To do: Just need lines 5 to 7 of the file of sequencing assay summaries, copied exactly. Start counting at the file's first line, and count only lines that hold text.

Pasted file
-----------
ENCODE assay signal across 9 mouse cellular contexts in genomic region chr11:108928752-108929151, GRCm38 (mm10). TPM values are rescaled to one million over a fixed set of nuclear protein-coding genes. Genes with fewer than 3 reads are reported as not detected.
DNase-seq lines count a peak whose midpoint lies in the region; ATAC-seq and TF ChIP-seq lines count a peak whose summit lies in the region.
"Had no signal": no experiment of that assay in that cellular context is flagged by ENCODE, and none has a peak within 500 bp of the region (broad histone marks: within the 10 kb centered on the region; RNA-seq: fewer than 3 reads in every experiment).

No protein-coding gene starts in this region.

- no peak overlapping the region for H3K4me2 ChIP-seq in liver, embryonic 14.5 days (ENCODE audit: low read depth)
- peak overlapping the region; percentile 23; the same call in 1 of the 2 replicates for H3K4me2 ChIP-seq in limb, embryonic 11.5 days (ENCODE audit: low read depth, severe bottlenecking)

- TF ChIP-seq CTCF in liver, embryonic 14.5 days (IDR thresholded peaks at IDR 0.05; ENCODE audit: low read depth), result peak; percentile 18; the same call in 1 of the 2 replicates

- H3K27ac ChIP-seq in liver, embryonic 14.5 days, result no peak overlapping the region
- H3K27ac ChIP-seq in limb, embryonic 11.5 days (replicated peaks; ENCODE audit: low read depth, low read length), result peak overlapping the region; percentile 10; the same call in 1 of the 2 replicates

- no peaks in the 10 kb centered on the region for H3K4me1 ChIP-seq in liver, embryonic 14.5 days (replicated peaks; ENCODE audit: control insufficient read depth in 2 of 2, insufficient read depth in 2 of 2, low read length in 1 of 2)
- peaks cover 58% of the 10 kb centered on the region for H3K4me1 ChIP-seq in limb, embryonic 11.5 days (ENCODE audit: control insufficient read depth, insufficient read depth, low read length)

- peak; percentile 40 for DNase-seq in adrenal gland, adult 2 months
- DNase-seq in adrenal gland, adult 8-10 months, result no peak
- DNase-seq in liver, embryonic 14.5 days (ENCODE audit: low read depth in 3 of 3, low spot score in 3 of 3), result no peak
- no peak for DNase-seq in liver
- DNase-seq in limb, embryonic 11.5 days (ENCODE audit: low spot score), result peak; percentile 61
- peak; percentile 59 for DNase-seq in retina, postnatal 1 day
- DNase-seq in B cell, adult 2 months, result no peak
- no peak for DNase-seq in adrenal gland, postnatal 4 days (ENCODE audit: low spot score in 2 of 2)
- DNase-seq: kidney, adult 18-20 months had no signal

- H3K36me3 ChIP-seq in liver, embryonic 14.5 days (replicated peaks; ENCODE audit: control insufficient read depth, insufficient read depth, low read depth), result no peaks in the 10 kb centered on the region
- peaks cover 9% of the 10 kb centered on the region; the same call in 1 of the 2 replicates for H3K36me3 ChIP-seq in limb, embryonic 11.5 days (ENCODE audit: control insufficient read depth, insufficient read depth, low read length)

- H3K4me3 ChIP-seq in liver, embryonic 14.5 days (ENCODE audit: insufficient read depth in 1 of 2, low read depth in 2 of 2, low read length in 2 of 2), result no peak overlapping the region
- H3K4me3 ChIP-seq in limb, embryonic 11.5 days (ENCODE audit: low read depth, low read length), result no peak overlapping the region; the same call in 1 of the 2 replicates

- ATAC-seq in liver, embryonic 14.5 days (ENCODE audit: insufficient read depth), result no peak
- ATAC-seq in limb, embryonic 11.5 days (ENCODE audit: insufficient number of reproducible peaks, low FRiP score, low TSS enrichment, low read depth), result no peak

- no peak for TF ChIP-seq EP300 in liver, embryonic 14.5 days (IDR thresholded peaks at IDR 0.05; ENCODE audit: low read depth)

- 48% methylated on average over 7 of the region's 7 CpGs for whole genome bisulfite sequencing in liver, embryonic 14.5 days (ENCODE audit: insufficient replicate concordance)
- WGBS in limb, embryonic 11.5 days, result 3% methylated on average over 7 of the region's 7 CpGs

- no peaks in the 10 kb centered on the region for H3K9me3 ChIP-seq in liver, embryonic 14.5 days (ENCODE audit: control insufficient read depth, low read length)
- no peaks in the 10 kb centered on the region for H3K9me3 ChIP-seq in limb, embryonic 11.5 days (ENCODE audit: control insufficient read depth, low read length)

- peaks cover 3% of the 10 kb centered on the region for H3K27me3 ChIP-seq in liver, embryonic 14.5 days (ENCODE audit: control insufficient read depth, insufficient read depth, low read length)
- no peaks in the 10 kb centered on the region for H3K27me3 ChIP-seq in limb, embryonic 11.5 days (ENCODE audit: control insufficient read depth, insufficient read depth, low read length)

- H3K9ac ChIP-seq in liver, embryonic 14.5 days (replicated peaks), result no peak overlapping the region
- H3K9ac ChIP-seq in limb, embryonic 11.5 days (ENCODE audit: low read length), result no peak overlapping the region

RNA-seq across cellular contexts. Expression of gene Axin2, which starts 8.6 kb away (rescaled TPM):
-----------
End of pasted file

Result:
- no peak overlapping the region for H3K4me2 ChIP-seq in liver, embryonic 14.5 days (ENCODE audit: low read depth)
- peak overlapping the region; percentile 23; the same call in 1 of the 2 replicates for H3K4me2 ChIP-seq in limb, embryonic 11.5 days (ENCODE audit: low read depth, severe bottlenecking)

- TF ChIP-seq CTCF in liver, embryonic 14.5 days (IDR thresholded peaks at IDR 0.05; ENCODE audit: low read depth), result peak; percentile 18; the same call in 1 of the 2 replicates